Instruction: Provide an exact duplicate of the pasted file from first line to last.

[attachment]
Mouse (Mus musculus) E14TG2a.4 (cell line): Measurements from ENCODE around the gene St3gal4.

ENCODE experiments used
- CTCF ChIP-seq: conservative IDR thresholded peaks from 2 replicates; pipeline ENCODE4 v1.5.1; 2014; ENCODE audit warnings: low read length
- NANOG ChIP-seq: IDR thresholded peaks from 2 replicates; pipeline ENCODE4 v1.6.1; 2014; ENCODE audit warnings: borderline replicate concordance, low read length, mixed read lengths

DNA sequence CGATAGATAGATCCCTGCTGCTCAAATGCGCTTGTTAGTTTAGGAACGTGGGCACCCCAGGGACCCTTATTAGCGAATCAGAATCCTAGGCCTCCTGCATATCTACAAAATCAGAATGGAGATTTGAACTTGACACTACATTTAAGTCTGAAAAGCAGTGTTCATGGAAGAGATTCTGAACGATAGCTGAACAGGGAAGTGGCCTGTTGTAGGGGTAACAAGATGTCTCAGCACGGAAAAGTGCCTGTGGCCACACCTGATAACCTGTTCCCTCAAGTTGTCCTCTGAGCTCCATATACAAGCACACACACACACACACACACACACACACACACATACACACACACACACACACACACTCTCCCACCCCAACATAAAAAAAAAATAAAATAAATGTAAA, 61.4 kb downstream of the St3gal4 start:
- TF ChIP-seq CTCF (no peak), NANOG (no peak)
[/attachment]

Mouse (Mus musculus) E14TG2a.4 (cell line): Measurements from ENCODE around the gene St3gal4.

ENCODE experiments used
- CTCF ChIP-seq: conservative IDR thresholded peaks from 2 replicates; pipeline ENCODE4 v1.5.1; 2014; ENCODE audit warnings: low read length
- NANOG ChIP-seq: IDR thresholded peaks from 2 replicates; pipeline ENCODE4 v1.6.1; 2014; ENCODE audit warnings: borderline replicate concordance, low read length, mixed read lengths

DNA sequence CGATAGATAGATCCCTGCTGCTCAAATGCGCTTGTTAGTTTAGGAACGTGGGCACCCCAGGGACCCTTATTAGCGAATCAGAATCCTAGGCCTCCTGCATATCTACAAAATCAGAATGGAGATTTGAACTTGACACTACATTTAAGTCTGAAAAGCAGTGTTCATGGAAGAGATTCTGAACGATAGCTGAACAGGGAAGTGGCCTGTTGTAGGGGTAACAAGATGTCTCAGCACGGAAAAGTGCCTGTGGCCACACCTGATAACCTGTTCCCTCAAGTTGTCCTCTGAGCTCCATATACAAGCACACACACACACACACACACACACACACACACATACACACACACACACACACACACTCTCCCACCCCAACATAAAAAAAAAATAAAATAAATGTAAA, 61.4 kb downstream of the St3gal4 start:
- TF ChIP-seq CTCF (no peak), NANOG (no peak)